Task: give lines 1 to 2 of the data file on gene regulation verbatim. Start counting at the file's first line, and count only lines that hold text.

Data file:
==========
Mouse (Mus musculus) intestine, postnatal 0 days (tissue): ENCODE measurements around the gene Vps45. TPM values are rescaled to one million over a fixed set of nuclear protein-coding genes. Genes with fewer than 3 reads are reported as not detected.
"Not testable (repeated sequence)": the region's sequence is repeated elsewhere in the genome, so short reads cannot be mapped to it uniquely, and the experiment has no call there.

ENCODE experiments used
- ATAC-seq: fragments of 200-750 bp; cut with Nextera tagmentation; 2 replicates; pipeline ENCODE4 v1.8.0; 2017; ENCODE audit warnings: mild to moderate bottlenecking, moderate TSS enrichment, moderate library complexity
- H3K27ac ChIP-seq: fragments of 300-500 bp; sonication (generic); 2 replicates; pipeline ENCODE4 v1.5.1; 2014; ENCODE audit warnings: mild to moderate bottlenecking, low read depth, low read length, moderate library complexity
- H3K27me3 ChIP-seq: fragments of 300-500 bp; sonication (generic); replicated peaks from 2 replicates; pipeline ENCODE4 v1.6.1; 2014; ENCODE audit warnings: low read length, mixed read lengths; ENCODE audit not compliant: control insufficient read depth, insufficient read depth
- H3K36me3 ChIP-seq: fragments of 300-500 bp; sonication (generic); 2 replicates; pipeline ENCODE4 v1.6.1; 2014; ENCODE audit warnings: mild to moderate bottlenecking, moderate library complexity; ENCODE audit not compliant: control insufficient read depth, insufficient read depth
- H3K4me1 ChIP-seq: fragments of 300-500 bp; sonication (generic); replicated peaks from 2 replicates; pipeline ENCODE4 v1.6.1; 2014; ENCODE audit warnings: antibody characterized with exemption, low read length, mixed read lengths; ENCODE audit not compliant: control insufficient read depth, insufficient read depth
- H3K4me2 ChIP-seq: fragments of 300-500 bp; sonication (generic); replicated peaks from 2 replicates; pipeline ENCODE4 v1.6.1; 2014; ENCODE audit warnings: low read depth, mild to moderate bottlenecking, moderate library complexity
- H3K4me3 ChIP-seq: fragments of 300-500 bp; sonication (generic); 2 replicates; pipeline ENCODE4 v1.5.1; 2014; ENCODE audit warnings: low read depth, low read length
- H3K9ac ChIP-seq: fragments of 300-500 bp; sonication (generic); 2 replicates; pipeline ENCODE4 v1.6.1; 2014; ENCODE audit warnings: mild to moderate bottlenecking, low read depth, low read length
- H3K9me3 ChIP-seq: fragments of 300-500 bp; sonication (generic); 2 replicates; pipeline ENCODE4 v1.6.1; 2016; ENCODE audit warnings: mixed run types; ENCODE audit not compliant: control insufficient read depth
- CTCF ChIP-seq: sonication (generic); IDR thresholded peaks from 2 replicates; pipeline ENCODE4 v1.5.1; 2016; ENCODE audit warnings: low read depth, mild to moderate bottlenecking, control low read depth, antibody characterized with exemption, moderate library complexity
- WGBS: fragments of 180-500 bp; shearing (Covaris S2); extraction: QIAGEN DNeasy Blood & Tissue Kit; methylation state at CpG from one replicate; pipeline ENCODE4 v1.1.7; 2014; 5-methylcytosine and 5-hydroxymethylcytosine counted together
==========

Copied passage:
Mouse (Mus musculus) intestine, postnatal 0 days (tissue): ENCODE measurements around the gene Vps45. TPM values are rescaled to one million over a fixed set of nuclear protein-coding genes. Genes with fewer than 3 reads are reported as not detected.
"Not testable (repeated sequence)": the region's sequence is repeated elsewhere in the genome, so short reads cannot be mapped to it uniquely, and the experiment has no call there.